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The two new horned dinosaurs, Navajoceratops and Terminocavus. © Ville Sinkkonen & Denver Fowler

The two new horned dinosaurs, Navajoceratops and Terminocavus. © Ville Sinkkonen & Denver Fowler


Gaps in Long Frilled Ceratopsid Dinosaur Evolution Filled in by Two New Transitional Species

Two new dinosaur skulls from New Mexico fill in the evolutionary gap between two lineages of long frilled ceratopsid dinosaurs. This research also pinpoints the evolutionary splitting event between the two lineages.


Summary Points

The parietal frill of Navajoceratops as originally found in new Mexico.


Navajoceratops sullivani and Terminocavus sealeyi are two new Long Frilled Ceratopsid Dinosaurs from New Mexico.

These new dinosaurs fill the evolutionary gap between Utahceratops, Pentaceratops, and Anchiceratops.

Long Frilled Ceratopsids underwent an evolutionary split around 85-83 million years ago when Northern and Southern populations were separated due to sea level rise.



Two new dinosaur skulls fill an evolutionary gap in Ceratopsid evolution

This article is based on a Press Release from the Dickinson Museum Center - June 5, 2020


The new dinosaurs form critical intermediate species linking Utahceratops, Pentaceratops, and Anchiceratops. Copyright: Ville Sinkkonen & Denver Fowler

The new dinosaurs form critical intermediate species linking Utahceratops, Pentaceratops, and Anchiceratops. Copyright: Ville Sinkkonen & Denver Fowler


There was a wide diversity of Ceratopsids, which had distinctive frills and horns, in the Late Cretaceous of North America. One group was the Long Frilled Ceratopsid dinosaurs. Some types of Long Frilled Ceratopsids, like Pentaceratops in New Mexico, had a deep notch in its frills, while others, like Anchiceratops, had a no notch. It had been unclear why they had these different frill shapes and how closely related they were.

By studying Long Frilled Ceratopsid skulls from the Kirtland Formation in New Mexico, paleontologists Denver Fowler and Elizabeth Freedman Fowler found two new transitional forms between these groups of dinosaurs, showing they are closely related.

The two new transitional forms are named Navajoceratops Sullivan, the "Navajo horned face," and Terminocavus sealeyi, the "Closing cavity."

These new specimens are intermediate in age between the Pentaceratops and Anchicertops. Pentaceratops has a distinctively deep notch while Anchiceratops, which lived 3.8 million years later in Canada, has no notch. What these new specimens show is the notch became deeper and deeper until it closed in on itself.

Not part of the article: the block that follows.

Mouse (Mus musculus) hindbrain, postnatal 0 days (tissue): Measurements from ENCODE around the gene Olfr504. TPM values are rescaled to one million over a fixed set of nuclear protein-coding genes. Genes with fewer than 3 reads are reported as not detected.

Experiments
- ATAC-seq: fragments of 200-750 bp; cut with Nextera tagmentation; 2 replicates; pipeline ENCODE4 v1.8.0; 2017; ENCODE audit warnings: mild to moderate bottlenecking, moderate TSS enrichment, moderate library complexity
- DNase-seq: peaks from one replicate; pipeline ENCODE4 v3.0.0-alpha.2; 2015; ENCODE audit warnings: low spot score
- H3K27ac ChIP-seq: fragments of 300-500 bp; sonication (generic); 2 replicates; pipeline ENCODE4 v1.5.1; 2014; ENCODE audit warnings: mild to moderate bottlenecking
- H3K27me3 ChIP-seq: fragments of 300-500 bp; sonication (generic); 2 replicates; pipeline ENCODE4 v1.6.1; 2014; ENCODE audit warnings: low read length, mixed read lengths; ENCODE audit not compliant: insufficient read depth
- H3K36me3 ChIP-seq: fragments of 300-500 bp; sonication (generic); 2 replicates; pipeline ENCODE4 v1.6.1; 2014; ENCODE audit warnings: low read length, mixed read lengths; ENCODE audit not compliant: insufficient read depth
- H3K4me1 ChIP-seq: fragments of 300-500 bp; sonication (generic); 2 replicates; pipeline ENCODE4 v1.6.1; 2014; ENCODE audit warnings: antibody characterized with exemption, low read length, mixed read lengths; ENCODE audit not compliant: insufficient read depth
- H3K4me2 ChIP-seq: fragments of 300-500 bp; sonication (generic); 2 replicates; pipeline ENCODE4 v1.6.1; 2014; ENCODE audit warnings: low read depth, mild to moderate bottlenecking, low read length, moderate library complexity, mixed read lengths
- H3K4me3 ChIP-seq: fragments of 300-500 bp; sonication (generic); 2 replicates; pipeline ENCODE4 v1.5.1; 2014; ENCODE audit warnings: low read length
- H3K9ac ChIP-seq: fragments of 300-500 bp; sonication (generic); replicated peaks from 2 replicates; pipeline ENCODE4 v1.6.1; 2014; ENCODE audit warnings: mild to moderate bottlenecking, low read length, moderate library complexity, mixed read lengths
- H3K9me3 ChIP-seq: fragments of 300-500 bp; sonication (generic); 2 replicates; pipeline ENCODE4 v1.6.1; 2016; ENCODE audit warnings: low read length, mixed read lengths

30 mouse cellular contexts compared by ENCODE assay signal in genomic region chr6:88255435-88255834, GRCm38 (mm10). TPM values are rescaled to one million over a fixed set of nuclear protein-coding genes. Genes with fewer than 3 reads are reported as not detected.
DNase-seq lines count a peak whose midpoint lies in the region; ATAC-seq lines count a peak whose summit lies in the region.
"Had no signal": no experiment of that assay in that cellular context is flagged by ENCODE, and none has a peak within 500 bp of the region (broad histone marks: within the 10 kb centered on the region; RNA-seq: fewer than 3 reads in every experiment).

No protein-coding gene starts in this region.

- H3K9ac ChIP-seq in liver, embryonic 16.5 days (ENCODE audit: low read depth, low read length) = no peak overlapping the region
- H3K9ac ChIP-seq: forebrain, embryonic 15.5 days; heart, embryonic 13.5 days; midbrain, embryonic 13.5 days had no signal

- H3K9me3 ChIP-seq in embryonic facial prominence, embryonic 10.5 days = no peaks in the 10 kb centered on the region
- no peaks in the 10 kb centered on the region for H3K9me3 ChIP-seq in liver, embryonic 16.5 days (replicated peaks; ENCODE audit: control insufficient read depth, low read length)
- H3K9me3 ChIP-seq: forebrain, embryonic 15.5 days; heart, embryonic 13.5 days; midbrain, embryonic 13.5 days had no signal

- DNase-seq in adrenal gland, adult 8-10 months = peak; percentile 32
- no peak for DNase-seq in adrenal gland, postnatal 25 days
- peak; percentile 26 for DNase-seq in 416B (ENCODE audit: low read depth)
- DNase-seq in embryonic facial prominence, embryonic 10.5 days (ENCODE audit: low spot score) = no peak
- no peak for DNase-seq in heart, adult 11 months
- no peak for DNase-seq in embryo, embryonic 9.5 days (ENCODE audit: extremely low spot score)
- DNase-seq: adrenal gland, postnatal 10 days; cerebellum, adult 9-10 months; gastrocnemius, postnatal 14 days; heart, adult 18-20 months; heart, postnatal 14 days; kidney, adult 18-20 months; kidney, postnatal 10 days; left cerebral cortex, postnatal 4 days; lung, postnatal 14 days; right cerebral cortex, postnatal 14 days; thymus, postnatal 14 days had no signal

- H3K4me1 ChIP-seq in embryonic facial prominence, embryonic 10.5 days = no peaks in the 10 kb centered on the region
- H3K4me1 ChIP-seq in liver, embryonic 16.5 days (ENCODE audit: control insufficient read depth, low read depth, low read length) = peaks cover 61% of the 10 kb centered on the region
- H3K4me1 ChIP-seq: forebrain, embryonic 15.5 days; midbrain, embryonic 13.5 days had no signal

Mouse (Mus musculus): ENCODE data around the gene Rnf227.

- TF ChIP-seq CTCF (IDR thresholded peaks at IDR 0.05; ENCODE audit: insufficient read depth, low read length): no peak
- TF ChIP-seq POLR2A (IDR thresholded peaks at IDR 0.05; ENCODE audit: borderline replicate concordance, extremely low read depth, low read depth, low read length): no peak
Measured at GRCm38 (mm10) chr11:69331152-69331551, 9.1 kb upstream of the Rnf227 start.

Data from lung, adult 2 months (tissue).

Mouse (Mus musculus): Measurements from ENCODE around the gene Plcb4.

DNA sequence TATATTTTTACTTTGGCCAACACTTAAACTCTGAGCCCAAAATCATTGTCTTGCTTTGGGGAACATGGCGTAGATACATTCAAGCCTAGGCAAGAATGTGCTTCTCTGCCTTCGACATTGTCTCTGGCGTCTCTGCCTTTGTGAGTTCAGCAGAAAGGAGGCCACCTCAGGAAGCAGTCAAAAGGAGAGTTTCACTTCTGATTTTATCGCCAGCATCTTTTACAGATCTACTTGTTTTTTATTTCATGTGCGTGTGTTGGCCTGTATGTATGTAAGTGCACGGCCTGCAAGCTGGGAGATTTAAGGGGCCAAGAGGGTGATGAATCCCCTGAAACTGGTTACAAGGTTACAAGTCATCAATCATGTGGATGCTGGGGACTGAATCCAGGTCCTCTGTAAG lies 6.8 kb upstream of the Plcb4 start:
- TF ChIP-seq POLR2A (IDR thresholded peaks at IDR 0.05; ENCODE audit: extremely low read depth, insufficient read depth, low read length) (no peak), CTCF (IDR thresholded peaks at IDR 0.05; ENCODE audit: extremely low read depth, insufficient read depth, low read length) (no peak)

Subtle differences in the frill shape distinguish between different species. Copyright: Robert Boessenecker

Subtle differences in the frill shape distinguish between different species. Copyright: Robert Boessenecker


They also pinpointed an event, early on between 85-83 million years ago, that caused them to evolve differently. At that time, unusually high sea levels cut off the northern and southern dinosaur populations for a few million years.

The Paleontologists said "For hundreds of miles across what is now central Utah to southern Alberta, the coastal plain would have been as little as 5-10 km wide, providing very little habitat for dinosaurs. This would have effectively cut off northern and southern populations, which then probably evolved in isolation into two distinct lineages." A few million years later, the sea levels dropped and the two populations were able to intermix again.




This news article and images are based on a Press Release from the Dickinson Museum Center.

The Full Journal Article is Available Here (Free):

Fowler DW, Freedman Fowler EA. 2020. Transitional evolutionary forms in chasmosaurine ceratopsid dinosaurs: evidence from the Campanian of New Mexico. PeerJ 8:e9251 https://doi.org/10.7717/peerj.9251.




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Additional Images:


The parietal frill of new species Navajoceratops sullivani

Figure 4 from the research: The parietal frill of new species Navajoceratops sullivani



Figure 5 from the research: The parietal frill of new species Terminocavus sealeyi

Figure 5 from the research: The parietal frill of new species Terminocavus sealeyi



Figure 10 from the research: The new species suggest chasmosaurine ceratopsids split into divergent evolutionary lineages approximately 83 million years ago.

Figure 10 from the research: The new species suggest chasmosaurine ceratopsids split into divergent evolutionary lineages approximately 83 million years ago.



Arjan Boere and Denver Fowler stand over part of the frill of Navajoceratops. 2002 Photo by R Sullivan.

Arjan Boere and Denver Fowler stand over part of the frill of Navajoceratops. 2002 Photo by R Sullivan.


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